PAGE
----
Stimulus, schmimulus. Wall Street can't be fixed the way it is, President Obama. The system needs a total overhaul.

It's not just the bankers who are to blame. Sure, hundreds of them should be in jail -- they cost us billions by taking on more leverage than they could afford, and by betting on sure losers like credit default swaps on U.S. government bonds.

It was hubristic. Moronic. And directly linked to the economic conditions that argue for hundreds of billions in stimulus. Thanks for that, guys. Thanks a lot.

But here's the thing: Even if we jail the bankers, we're left with the analysts -- Harvard-trained number crunchers who treat stocks as if they were part of some sort of flavor-of-the-month club. They'll cheat you out of a fortune if you let them.

How to give away a fortune
You see, analysts abide by a specific vernacular that begins and ends in 12-month price targets. That's by design; big brokers serve big clients and big clients -- institutional investors such as mutual and hedge fund managers -- move money into and out of stocks as fast as a hyperactive 2-year-old on a sugar high. These traders need to know the flavor of the month, the day, the hour, the minute.

Some even profit from the process. Ken Heebner of the CGM Focus (CGMFX) fund, whose current holdings include Abbott Laboratories (NYSE:ABT) and Best Buy (NYSE:BBY), swaps out the contents of his entire portfolio at least three times annually. And yet he's still produced a full decade of 16.3% average annual returns, crushing the S&P.

So why not trade as Heebner does? Two reasons:

  1. There's only one Ken Heebner.
  2. You aren't him.

Actually, there's also a third reason. Heebner almost never gets his ideas from the Street. "I'm not waiting for Morgan Stanley to tell me there's something wrong in China," Heebner told Fortune in a May 2008 interview. "By then it's too late."

Heebner, in other words, is proof of the folly of following the Street's upgrades and downgrades. Here's more: Green Mountain Coffee Roasters, one of the market's 10 best stocks of the past decade, has been downgraded to something less than "buy" eight times.

The first downgrade, by Adams Harkness on October 25, 2002, was from "buy" to "market perform." But of course, it didn't -- Green Mountain was built to outperform. From then until now, the stock has been a 16-bagger versus an 11% gain for the market-tracking S&P 500 SPDR.

Interestingly, Green Mountain earned roughly 43% of that gain between Oct. 25, 2002 and Oct. 24, 2003 -- the one-year period in which analysts operate. And how did the SPDR do? Up 16.7%, it turns out. That's two strikes, Adams Harkness.

But let's not pick on a single analyst. Or cherry-pick dates, for that matter. There's no reason to; the data shows that upgrades and downgrades don't matter nearly as much as the headlines suggest. Every one of these winners was downgraded to something less than "buy" at least once during its five-year run:


5-Year Return

(Since May 04)

(Since May 04)

Southwestern Energy (NYSE:SWN)







Monsanto (NYSE:MON)




Sources: Capital IQ, Yahoo! Finance.

Following the Street's gyrations might have earned you profits in these stocks, but it might also have cost you fantastic returns. With the S&P down roughly 11% over the same period, you'd almost certainly have done better buying after the first downgrade and holding for as long as the underlying business supported your thesis for investing.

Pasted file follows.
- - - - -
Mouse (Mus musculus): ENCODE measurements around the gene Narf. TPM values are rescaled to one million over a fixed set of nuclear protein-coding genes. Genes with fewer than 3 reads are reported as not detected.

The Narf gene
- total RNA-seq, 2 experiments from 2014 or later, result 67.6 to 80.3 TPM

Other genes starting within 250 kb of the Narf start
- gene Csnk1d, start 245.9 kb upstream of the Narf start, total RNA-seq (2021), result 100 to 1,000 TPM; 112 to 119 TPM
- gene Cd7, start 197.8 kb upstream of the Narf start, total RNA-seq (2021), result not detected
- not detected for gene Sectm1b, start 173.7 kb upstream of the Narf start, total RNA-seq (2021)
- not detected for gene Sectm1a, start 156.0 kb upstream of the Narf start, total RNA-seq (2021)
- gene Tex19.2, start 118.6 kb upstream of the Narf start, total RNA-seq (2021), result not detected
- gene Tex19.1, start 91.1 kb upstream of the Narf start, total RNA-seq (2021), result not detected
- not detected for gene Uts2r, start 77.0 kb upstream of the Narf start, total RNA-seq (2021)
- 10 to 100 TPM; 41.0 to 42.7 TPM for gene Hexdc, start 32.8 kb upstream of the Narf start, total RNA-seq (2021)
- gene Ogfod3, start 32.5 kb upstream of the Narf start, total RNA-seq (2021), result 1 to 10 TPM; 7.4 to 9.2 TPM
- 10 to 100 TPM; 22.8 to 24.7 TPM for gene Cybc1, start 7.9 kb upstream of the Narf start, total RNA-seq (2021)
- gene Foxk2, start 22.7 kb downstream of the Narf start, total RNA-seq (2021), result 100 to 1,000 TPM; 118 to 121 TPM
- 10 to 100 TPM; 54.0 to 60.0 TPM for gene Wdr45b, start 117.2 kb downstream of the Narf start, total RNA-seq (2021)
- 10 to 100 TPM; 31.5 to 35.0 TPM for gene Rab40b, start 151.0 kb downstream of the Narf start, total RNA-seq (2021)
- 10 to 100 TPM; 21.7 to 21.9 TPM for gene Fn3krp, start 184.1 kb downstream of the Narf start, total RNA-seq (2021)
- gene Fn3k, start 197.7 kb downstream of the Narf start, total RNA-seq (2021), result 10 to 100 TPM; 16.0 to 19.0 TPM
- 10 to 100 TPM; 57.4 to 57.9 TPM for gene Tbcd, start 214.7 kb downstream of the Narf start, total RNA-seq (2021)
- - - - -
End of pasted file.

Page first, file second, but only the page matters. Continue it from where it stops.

Stimulate your portfolio
If this process sounds familiar, it should. Fool co-founder David Gardner sustained a decade of 20% returns in the real-money Rule Breaker portfolio by zigging when the Street and major financial press screamed zag. His contrarian investing style echoes Heebner, who told Fortune that he's most comfortable as an investor "when everyone else thinks I'm nuts."

The beauty of David's rebellious style of investing is that you'll rarely be short of ideas; upgrades and downgrades occur daily. found 10 downgrades this morning, including J. Crew (NYSE:JCG) and First Solar (NASDAQ:FSLR).

My favorite idea right now is a current pick of David's for Motley Fool Rule Breakers that, in January, was downgraded three times. Crazy. Not only is this business the undisputed leader in an emerging sector of the health care market but the stock has also more than doubled since David first picked it for the April 2005 issue. Yet analysts say now -- right as this well-heeled cash gusher is trading well off its 52-week high -- is the time to sell. Color me thrilled.

Intrigued? Click here to try Rule Breakers free for 30 days -- you'll get the name of that stock, as well as our team's five top growth stocks for new money now.

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This article was originally published on February 21, 2009. It has been updated.

Fool contributor and Rule Breakers analyst Tim Beyers didn't own shares in any of the companies mentioned in this article at the time of publication. is a Motley Fool Hidden Gems pick. Green Mountain Coffee is a Rule Breakers recommendation. Best Buy is a top choice for our Stock Advisor and Inside Value newsletter services. CGM Focus is a Champion Funds pick. The Motley Fool owns shares of Best Buy. Its disclosure policy caught a rival disclosure policy cheating at cards last year. That policy hasn't been heard from since.